0
Rory ArchibaldCommented:
Is this the sort of thing you had in mind?



Sub FormatPivot()
    Dim pt As PivotTable
    Dim pf As PivotField
    Dim strField As String
    Set pt = ActiveSheet.PivotTables(1)
    
    Application.ScreenUpdating = False
    
    For Each pf In pt.DataFields
        strField = UCase$(pf.Caption)
        If InStr(1, strField, "BUDGET 10/11", vbBinaryCompare) > 0 Then
            FormatRangeColour pf.DataRange, 6 ' yellow
        ElseIf InStr(1, strField, "YTD 10/11", vbBinaryCompare) > 0 Then
            FormatRangeColour pf.DataRange, 4 ' green
        End If
    Next pf
    
    Application.ScreenUpdating = True

End Sub
Sub FormatRangeColour(rng As Range, lngCI As Long)
    Dim rngCell As Range
    rng.Interior.ColorIndex = lngCI
    For Each rngCell In rng
        With rngCell.PivotCell
            If .PivotCellType = xlPivotCellBlankCell Then
                rngCell.Interior.ColorIndex = xlColorIndexNone
            ElseIf .RowItems.Count < .Parent.RowFields.Count Then
                rngCell.Interior.ColorIndex = xlColorIndexNone
            End If
        End With
    Next rngCell
End Sub

Open in new window

0
JorgenConsultantAuthor Commented:
Hi Rory,

Yes it is absolutely something like this, that I Need. The only issue on the colouring side is that for Totals it removes the colouring from the total columns, which is acceptable, but if it could be solved, it would be perfect.

The colours are there to show which data groups that are related to each other, for instance that actual volume for the year is related to actual sales for the year and to the KPI's calculated for actual data for the year.
The borders is created to show a specific group of data together for instance volumes Year to Date and the comparison to Volumes Budget Year to date and Volumes Last Year to date.

Jørgen
0
Rory ArchibaldCommented:
>>"The only issue on the colouring side is that for Totals it removes the colouring from the total columns"
I'm not following this - where specifically should there be colour but isn't?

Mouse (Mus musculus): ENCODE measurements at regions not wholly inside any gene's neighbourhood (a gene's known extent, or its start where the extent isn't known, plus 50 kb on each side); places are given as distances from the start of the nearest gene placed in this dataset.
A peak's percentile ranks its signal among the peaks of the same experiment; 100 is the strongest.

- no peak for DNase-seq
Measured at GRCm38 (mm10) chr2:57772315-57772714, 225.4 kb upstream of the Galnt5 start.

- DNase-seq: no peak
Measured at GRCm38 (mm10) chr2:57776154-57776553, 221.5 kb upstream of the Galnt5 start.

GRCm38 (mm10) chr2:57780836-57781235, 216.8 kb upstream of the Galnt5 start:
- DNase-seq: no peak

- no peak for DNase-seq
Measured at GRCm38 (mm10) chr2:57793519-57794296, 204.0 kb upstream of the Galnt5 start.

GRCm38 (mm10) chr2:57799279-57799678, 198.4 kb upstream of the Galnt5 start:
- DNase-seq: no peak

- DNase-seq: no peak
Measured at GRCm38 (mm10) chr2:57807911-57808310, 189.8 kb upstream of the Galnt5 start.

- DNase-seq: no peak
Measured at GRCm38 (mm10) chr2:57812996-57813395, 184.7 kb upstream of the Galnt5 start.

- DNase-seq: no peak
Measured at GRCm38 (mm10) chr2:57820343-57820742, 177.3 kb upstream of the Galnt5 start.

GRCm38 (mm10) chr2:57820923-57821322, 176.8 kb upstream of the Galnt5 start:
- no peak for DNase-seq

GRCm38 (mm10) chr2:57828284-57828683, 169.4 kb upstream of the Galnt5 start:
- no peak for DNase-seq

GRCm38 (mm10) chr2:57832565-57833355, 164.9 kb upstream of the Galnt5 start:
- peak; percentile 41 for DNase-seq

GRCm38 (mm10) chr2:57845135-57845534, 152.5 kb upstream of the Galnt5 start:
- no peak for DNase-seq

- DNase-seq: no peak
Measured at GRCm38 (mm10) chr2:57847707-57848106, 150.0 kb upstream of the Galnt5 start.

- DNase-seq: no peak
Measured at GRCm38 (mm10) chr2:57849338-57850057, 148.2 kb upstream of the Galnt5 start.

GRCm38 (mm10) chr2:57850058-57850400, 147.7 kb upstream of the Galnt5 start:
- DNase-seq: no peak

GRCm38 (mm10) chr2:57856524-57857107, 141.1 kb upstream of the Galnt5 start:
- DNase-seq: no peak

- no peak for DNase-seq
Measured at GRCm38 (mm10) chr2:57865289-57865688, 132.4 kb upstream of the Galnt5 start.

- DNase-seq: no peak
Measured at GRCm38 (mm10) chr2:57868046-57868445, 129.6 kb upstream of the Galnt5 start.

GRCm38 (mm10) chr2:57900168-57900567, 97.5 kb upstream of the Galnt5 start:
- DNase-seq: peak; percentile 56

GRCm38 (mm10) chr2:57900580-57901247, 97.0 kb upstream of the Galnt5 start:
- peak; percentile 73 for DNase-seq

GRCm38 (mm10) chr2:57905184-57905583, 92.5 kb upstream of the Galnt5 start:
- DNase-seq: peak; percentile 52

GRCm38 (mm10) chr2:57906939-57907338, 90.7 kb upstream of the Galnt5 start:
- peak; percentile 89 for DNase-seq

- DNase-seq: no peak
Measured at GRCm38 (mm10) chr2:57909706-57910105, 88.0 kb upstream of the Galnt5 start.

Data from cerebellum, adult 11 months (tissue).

0
JorgenConsultantAuthor Commented:
For instance in G50 , or in any other of the columns, where the header is Strategic Brands Total and that is updated with the VBA code.
0
JorgenConsultantAuthor Commented:
Beforehand there was a background colour, but that is removed.
0
Rory ArchibaldCommented:
I specifically added that in because you hadn't coloured them in the sample! Before we carry on can you provide a sample that shows EXACTLY which rows should be coloured and which shouldn't?
0
JorgenConsultantAuthor Commented:
Hi Rory,

The lines that are coloured is fine, But from the automaticly format that was generated through the format report function in the Pivottoolbar some rows are coloured in advance. These lines are in this specific case line 50, 71, 73 and 93, but that can vary depending on the source. It is actually the totals of the highest hierarki (or the first rowfield chosen).

And if possible the formatting from the format report function should be kept if possible.

Jørgen

0
Rory ArchibaldCommented:
Sounds hideous, but I'd still like to see a sample that categorically shows exactly what you want as the end result.
0
JorgenConsultantAuthor Commented:
The ideal file will look like this. This also includes the borders, that I wrote about.

Jørgen
Customer-Analysis-Example-file.xls
0
Rory ArchibaldCommented:
How about this:



Sub FormatPivot()
    Dim pt As PivotTable
    Dim pf As PivotField
    Dim strField As String
    Dim n As Long, lngRowCount As Long
    
    Set pt = ActiveSheet.PivotTables(1)
    lngRowCount = pt.DataBodyRange.Rows.Count
    Application.ScreenUpdating = False